Very high CPU temperatures are usually the symptoms of malfunctioning liquid cooling loop, assuming the contact between CPU heat spreader and water block itself is good and that the water itself is adequately cooled within the radiator. This can occur either due to:
- Malfunctioning or non-working water pump: The symptoms usually include rapid spike in temperature when stressing your CPU to the maximum (for example with Prime95 software). Make sure the pump is plugged in to the power connector and that the liquid is indeed flowing in your system. You should feel the pump vibrating in your hand when operating and the water should be moving inside the reservoir. Observe the flow indicator or flow meter reading if present.
- Clogged micro channels in the water block: Micro channels can get clogged easily with various dirt particles and impurities, especially with plasticizer powder which has leached from the tubing. The symptoms usually include rapid spike in temperature when stressing your CPU to the maximum, flow rates are very low. Visually inspect the water block internals for any buildup or contamination and clean the system if necessary. In case the water block with translucent acrylic top is employed this inspection can be done without disassembling the system.
- Kink in the liquid cooling tubing: Very similar symptoms to both above described. Thin-walled tubing may collapse easily under low radius turns or when obstructed by other computer chassis elements such as closing side panel doors. Check the tubing for any signs of kink which restrict the flow.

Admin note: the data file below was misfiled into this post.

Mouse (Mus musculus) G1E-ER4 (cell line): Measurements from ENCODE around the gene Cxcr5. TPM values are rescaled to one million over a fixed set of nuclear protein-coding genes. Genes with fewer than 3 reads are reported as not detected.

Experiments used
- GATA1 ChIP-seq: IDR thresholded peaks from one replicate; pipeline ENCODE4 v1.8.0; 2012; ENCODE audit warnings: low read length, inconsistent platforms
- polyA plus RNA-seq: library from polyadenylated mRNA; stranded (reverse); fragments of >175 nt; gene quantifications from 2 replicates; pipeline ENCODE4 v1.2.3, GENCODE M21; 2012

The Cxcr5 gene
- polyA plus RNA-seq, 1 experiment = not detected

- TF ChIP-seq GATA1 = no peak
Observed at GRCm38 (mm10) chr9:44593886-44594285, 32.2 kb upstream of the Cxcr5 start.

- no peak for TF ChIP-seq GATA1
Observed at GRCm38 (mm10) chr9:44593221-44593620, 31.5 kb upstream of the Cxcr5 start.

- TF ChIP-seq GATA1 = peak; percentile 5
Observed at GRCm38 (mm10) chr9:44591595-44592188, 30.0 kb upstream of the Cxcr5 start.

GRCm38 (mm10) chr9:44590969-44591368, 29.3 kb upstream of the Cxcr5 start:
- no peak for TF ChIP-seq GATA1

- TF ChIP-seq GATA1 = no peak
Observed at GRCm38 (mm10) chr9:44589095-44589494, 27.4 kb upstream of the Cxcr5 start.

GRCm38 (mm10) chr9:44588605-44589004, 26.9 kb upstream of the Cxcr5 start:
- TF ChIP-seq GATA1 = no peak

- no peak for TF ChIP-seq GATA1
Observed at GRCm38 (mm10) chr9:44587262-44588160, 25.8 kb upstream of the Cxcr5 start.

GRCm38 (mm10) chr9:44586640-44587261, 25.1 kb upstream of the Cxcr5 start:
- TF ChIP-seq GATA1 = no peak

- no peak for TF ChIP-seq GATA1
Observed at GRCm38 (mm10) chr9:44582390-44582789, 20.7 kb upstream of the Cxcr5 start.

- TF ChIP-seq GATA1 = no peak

Another culprit could be partially or completely defective CPU. Some CPU's runs at higher temperatures than the others. Overheating of the CPU can also occur due to:
Poor thermal contact within the CPU itself: Some CPUs, such as Intel LGA-1150 socket based Haswell and older, socket LGA-1155 based Ivy Bridge are notorious for their poor thermal contact between the CPU die and the heat spreader (IHS) itself due to the use of poor TIM. These CPUs are known to run very hot (80°C+) even on factory set frequencies. For best performance it is usually recommended to replace the TIM between the die and the IHS or to even run the processor de-lidded. Both require hazardous IHS removal which voids processor's warranty but can lead to temperature decrease of 30°C and higher.
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